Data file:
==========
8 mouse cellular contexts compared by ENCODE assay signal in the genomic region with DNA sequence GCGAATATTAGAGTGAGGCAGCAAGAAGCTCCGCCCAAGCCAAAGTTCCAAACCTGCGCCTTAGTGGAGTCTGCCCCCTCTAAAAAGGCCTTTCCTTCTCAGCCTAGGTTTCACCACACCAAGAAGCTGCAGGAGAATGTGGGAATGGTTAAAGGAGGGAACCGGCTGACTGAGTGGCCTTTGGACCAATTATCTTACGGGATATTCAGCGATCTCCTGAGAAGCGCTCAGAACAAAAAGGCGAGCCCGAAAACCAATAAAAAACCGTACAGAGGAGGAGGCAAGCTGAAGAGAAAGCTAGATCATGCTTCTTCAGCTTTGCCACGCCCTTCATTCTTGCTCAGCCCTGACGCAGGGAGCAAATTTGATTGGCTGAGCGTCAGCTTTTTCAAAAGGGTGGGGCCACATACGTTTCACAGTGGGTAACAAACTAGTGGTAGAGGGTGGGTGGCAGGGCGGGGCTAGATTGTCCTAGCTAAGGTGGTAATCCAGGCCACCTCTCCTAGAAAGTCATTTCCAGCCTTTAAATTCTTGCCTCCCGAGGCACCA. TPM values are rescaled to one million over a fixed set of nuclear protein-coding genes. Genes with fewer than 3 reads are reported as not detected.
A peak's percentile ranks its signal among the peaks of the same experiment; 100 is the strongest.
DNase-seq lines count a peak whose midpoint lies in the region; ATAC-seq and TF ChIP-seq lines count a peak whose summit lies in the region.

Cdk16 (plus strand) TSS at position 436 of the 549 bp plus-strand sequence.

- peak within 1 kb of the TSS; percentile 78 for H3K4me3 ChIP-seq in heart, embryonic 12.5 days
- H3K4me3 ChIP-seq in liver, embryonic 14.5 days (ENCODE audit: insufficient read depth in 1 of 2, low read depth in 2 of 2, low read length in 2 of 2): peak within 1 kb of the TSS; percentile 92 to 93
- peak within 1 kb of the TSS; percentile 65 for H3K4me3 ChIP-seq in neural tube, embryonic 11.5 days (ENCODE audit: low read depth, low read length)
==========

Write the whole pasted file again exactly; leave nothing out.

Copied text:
8 mouse cellular contexts compared by ENCODE assay signal in the genomic region with DNA sequence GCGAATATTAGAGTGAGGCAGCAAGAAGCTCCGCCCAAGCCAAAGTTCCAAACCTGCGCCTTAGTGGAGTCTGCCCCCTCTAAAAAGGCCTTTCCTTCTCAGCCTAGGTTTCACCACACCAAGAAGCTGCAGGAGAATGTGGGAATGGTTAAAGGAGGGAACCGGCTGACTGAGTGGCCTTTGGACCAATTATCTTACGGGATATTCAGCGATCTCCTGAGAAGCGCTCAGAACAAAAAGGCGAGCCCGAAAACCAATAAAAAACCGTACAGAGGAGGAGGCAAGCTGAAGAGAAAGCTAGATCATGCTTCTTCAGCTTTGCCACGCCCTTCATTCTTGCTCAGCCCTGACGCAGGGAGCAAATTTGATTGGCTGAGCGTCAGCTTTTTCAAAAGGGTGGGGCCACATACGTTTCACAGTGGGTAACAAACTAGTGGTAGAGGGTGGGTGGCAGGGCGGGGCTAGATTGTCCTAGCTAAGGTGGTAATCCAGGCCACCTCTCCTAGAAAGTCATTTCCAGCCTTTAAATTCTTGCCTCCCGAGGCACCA. TPM values are rescaled to one million over a fixed set of nuclear protein-coding genes. Genes with fewer than 3 reads are reported as not detected.
A peak's percentile ranks its signal among the peaks of the same experiment; 100 is the strongest.
DNase-seq lines count a peak whose midpoint lies in the region; ATAC-seq and TF ChIP-seq lines count a peak whose summit lies in the region.

Cdk16 (plus strand) TSS at position 436 of the 549 bp plus-strand sequence.

- peak within 1 kb of the TSS; percentile 78 for H3K4me3 ChIP-seq in heart, embryonic 12.5 days
- H3K4me3 ChIP-seq in liver, embryonic 14.5 days (ENCODE audit: insufficient read depth in 1 of 2, low read depth in 2 of 2, low read length in 2 of 2): peak within 1 kb of the TSS; percentile 92 to 93
- peak within 1 kb of the TSS; percentile 65 for H3K4me3 ChIP-seq in neural tube, embryonic 11.5 days (ENCODE audit: low read depth, low read length)